tag Sign Up for our Newsletter
Site Logo
Don’t miss out on the art world’s most entertaining newsletter - every Friday. And career news every Tuesday.
Become a members
This Valentine’s, You Don’t Need No Man
These artworks will make the idea of needing a man ridiculously unnecessary.
Art Girls Jungle 12 Feb 2019

February 14 caught you mournfully contemplating re-downloading Tinder as you peruse the aisles of your local grocery store for brownie mix and a nice under-$15 bottle of wine? Have you had to physically restrain yourself from gouging out the eyeballs of one or more happy couple in the last 48 hours? If so, this article is for you. By the time you get through these 8 artworks, the idea of even possibly, remotely, maybe, in some far-off corner of this universe, needing a man on Valentine’s Day will make you laugh so hard you fall over and spill your latte on your new Emma Kohlmann t-shirt. But maybe I’m just speaking for myself here.
In any case, strap on your seat belt and let’s kick off our independent lady V-Day art history tour extravaganza!

The Ecstasy of Saint Theresa, Bernini (1647-1652)

st theresa
I’m gonna let you in on a little secret: you don’t need a (mortal) man to experience transcendent orgasm! This just in from Cosmo: prayer is the new vibrator, guaranteed to give you the hottest, longest, most intense O of your life. And if you’re not Catholic, don’t worry; we have just the thing for you. Check out tantra, the secular, ancient Eastern path to enlightenment through radical acceptance of the entire human experience—including, crucially, the body. Why am I telling you this? Mainly because tantra wants you to have the most (literally) mind-shattering orgasm of your life. Which is more than most of the men in my life have attempted, cough cough.

Yogini, India, Kanchipuram or Kaveripakkam, Tamil Nadu state (c. 900-975)

Want to know what your inner sexy guru looks like? Here she is. In the Hindu tradition, a “yogini” is the female version of a “yogi,” or someone that practices yoga. Of course, we’re not talking about hitting a weekly flow class at your local studio—yoginis were the real deal, people who devoted their whole lives to the study and practice of yoga philosophy.
Unlike many Western religions, which were sanitized pretty early on of all things feminine, related to sex or even to the body, many Eastern traditions hold onto depictions of female sexuality as a divine and powerful gateway to the Absolute. So if you’re feeling a bit depressed to be alone on Valentine’s, it might help to remember that you have the seeds of a tantric goddess trapped inside your tired gallerina body, just waiting to be watered with self-care and set free. I mean, look at this girl—have you ever seen anyone so clearly lovin’ herself?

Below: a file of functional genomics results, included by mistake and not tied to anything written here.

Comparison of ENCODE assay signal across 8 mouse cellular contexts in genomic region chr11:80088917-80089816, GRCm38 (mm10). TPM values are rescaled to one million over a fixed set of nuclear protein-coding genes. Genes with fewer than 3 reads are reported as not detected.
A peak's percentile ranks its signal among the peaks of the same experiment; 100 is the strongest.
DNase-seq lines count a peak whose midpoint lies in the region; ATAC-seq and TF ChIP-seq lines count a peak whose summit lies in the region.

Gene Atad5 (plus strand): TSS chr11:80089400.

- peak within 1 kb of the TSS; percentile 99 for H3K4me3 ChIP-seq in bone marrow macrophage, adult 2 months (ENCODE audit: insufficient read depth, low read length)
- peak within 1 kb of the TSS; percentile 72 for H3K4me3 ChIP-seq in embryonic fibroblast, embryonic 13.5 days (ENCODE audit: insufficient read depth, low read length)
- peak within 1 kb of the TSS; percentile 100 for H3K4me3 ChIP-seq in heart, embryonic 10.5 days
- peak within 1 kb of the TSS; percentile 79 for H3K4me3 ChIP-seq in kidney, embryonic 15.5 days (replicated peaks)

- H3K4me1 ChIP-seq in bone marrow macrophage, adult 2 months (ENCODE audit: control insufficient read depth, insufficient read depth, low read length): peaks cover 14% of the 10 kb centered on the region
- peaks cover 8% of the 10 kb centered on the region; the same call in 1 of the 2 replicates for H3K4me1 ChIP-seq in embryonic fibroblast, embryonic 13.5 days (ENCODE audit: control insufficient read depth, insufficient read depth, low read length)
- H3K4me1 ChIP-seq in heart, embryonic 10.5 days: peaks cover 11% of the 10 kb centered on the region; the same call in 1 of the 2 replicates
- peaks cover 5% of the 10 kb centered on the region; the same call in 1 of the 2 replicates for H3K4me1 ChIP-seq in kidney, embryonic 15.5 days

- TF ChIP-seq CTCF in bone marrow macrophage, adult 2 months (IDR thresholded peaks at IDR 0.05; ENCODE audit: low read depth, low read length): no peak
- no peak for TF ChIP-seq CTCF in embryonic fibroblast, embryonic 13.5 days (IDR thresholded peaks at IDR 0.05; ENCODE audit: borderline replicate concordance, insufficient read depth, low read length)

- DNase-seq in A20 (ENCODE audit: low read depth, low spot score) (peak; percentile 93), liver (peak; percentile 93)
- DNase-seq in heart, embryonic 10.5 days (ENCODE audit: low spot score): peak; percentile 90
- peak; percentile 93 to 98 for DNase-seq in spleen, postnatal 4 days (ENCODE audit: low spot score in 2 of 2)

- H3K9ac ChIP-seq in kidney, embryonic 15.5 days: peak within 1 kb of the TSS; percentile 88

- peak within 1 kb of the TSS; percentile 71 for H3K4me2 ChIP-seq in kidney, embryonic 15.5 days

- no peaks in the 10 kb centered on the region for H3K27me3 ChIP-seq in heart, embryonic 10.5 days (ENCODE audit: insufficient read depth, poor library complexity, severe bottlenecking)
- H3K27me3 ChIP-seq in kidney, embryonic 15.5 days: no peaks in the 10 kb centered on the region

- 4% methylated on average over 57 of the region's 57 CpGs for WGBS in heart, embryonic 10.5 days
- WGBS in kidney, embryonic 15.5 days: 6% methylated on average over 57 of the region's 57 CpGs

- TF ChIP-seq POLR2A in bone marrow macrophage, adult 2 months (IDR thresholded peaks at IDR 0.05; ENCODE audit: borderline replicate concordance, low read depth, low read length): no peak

You can find this work at the Asian Art Museum in San Francisco.

Ascetics before the shrine of the goddess, page from a manuscript of the Kedara Kalpa, India, Himachal Pradesh state, former kingdom of Kangra (c. 1815)

goddess worship
As further proof that you’re automatically incredible just by virtue of being a woman, look at this painting of ascetics on a pilgrimage worshipping at the shrine of a Hindu goddess. Clearly, they knew to #bowdown before they heard it from Beyoncé. If only the other men in our lives could catch up to these ascetics, am I right, ladies?
But you don’t have to sit around waiting for men to get the memo. Just carry yourself with the knowledge of your endless inner dignity and strength, and I guarantee that people around you will take notice. And you know what’s sweeter than a box of chocolates on Valentine’s? Respect.
You can find this work at the Asian Art Museum in San Francisco.

The Sleepers (Le Sommeil), Gustave Courbet (1866)

Despite its innocent-sounding title, this Courbet painting has a super scandalous history. Originally commissioned for a Turkish diplomat, it wasn’t allowed to be shown publically until more than a century later, in 1988. 1988! Fifteen years after Robert Mapplethorpe invited New Yorkers to his first gallery show with a Polaroid of his penis. You’d think that any capacity the art world had for shock had died right then and there, but no.
But back to The Sleepers, or Two Friends, wink, wink, nudge, nudge. Well, I don’t think I need to spell out for you why this painting shows that you don’t need a man on Valentine’s. I’m not saying we should all be lesbians—or that sexual preference is a choice, although political lesbianism was a big debate back in the 60s—but if you’ve always been a little curious, here’s your green light. After it was finally shown publically, The Sleepers inspired many contemporary artists to start depicting lesbian couples, normalizing lesbian sexuality in the same way Mapplethorpe did for homosexuality. As much as a whip up the butt can be normalized, that is.
You can see The Sleepers at the Petit Palais in Paris.

Glory, Talecia Tucker (2018)

talecia tucker
You should befriend Talecia Tucker ASAP, because this girl is about to blow up. She’s one of those slashy Millennials who’s doing ten different things at once and kicking ass at all of them. You have to wonder when this girl sleeps—I’d love it if The Cut could do a “How I Get It Done” piece on her. In addition to running her non-binary clothing company, Pretty Major, Tucker became a fine art photographer because she “grew tired of waiting for photographers to send images of [her] clothes.” Can you say baller?